The members of the credit elite — consumers who reside at the top of the scoring ladder — are no strangers to the hard work having good credit requires. Maintaining good or excellent credit can help you qualify for the best financial offers. Here are four ways this can pay off and might leave you feeling financially empowered.
1. Credit Card Perks & Rewards
When you have good credit scores, you open up the doors to new credit opportunities. For example, you may now be eligible for some of the more premiere credit cards on the market that offer great rewards. (You can read more about reward credit cards here.) Before you apply for a new card, it’s a good idea to verify where your credit currently stands. You can see two of your credit scores for free, updated every 14 days, on Credit.com.
2. Negotiation Power
As an attractive borrower, you can expect to wield greater negotiation power in your financial dealings. For example, an Experian analysis found that “85% of the rental applicant population is in one of the three lowest VantageScore credit ranges (501 to 799), compared with a national average of only 64%.” You may be able to use your excellent credit score to distinguish yourself from the competition and negotiate better terms and conditions in several situations.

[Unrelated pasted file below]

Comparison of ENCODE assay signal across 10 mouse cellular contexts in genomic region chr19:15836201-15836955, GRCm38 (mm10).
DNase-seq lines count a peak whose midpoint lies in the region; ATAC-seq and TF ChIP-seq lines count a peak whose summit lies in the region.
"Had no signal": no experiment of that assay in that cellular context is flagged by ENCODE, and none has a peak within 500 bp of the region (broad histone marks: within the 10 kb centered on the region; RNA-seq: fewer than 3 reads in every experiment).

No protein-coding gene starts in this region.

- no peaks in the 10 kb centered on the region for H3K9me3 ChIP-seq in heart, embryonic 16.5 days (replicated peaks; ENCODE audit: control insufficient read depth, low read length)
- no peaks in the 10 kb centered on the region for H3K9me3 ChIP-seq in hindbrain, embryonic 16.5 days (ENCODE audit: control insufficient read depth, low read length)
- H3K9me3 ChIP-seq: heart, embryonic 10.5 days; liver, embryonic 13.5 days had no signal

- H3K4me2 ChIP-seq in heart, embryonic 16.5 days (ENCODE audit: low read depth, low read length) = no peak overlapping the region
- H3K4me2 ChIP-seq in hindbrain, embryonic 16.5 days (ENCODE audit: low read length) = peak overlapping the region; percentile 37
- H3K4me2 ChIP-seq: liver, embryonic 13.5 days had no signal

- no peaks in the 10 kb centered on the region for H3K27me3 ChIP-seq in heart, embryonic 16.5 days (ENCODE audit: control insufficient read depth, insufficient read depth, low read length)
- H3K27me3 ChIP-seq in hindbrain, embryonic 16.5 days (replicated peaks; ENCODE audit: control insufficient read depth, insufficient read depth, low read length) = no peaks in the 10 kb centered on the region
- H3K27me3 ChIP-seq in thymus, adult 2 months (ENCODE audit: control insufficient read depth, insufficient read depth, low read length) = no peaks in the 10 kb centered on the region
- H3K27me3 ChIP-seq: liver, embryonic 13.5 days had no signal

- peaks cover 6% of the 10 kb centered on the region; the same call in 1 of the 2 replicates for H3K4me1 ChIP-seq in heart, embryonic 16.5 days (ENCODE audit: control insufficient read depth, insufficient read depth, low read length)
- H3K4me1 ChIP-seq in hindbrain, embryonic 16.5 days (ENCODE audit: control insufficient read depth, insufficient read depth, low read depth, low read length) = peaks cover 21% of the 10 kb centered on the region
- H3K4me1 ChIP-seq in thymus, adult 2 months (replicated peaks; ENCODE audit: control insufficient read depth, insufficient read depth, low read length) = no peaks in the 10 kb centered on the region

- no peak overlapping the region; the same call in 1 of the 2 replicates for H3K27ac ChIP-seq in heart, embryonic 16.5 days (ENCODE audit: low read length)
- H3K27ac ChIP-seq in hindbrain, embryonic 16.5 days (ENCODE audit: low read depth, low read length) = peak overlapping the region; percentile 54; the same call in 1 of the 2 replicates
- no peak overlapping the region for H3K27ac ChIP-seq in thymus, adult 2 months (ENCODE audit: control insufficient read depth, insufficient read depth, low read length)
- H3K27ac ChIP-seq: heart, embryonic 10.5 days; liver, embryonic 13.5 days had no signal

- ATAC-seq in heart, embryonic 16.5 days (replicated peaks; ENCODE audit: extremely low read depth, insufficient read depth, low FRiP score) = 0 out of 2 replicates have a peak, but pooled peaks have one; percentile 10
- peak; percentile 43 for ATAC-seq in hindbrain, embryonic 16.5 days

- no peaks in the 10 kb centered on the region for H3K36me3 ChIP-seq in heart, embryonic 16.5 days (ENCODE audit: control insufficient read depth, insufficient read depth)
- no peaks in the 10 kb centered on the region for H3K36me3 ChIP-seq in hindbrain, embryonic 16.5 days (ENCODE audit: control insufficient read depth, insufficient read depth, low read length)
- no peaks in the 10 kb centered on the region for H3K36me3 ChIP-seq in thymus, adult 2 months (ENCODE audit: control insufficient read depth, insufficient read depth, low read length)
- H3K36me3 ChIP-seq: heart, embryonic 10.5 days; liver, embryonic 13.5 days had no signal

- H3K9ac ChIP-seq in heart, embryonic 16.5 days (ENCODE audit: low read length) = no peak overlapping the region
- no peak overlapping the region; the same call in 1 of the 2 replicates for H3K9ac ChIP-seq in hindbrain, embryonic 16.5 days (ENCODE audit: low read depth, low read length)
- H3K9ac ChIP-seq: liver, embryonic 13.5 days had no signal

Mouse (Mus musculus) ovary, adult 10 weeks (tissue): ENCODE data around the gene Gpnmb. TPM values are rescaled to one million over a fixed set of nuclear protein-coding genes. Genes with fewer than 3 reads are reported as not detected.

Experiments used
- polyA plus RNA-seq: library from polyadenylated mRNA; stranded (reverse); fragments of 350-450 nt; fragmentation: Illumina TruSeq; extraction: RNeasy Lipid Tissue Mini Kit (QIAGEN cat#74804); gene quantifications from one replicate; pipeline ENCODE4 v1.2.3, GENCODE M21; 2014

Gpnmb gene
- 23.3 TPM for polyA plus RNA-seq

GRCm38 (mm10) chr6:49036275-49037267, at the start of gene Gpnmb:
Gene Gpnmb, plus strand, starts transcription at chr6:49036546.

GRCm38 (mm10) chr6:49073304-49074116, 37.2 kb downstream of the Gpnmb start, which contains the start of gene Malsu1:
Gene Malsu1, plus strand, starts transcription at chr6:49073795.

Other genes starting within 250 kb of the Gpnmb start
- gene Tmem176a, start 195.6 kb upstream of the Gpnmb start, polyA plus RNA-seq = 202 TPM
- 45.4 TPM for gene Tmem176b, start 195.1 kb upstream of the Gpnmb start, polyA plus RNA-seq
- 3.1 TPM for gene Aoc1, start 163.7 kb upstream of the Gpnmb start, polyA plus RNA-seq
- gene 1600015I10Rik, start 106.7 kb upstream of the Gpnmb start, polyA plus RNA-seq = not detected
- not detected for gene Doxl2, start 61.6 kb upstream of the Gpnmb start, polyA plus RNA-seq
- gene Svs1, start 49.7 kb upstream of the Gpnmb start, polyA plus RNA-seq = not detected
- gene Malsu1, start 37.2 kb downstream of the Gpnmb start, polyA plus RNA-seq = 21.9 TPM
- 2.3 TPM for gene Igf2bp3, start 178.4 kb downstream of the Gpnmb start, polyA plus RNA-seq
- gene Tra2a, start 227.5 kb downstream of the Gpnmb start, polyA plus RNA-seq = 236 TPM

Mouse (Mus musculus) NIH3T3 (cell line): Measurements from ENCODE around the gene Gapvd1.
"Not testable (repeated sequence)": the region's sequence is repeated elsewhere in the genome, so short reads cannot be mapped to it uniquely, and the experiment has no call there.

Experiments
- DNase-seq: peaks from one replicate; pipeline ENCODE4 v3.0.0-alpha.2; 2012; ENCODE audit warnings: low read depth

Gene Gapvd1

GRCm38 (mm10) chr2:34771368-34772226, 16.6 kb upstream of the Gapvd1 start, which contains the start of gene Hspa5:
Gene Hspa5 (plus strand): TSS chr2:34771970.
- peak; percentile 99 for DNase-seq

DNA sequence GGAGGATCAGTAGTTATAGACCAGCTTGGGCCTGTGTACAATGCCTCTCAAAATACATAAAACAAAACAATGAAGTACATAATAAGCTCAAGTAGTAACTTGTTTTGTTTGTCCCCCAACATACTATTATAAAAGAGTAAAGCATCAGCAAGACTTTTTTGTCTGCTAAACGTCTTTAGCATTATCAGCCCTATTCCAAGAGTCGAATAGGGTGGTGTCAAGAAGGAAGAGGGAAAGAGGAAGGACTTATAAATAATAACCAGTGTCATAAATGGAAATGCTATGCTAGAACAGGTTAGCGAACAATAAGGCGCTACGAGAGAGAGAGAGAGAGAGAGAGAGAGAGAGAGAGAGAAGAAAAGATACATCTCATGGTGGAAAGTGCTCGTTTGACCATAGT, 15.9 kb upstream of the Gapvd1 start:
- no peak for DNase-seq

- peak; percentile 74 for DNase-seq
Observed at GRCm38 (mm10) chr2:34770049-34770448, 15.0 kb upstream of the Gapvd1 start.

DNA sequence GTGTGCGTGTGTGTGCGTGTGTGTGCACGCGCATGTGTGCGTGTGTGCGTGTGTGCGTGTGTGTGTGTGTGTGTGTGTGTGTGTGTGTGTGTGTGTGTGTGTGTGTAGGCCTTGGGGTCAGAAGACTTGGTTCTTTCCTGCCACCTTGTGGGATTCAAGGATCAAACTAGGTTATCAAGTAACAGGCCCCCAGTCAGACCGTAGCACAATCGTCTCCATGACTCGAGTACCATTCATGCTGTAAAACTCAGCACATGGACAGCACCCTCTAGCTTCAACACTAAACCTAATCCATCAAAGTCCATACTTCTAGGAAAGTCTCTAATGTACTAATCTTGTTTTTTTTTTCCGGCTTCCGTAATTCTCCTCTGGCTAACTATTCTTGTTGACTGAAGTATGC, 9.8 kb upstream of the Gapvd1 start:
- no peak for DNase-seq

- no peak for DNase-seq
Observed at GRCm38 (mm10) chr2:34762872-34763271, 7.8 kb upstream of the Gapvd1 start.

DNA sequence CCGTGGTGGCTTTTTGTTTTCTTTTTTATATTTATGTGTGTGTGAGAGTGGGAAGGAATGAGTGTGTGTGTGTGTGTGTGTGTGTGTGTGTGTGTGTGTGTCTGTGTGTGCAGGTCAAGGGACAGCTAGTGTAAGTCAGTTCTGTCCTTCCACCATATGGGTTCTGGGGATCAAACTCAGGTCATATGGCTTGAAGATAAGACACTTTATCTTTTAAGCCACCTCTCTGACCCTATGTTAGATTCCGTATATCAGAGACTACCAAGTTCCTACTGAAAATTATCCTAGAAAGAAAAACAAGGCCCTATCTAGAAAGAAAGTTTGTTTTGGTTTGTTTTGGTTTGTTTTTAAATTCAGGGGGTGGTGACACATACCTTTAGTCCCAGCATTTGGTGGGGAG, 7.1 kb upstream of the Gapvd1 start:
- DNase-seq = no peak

3. Lower Insurance Premiums
Insurance is the business of risk, and the premium you pay is based on several factors, including age, city of residence and past behavior. Based on the latter, it’s no surprise that many providers look at your credit to set insurance rates (California, Hawaii and Massachusetts have laws prohibiting this practice). Consumers with excellent credit may been seen as a lower risk and may be rewarded with lower auto, homeowner or health insurance rates.
4. Prime Interest Rates
Borrowing money can be easier with high credit scores. A stellar ranking may qualify you for some of the best available mortgage rates, auto loans and revolving APR. Depending on the value and length of the loan, excellent credit could help save you thousands of dollars over time.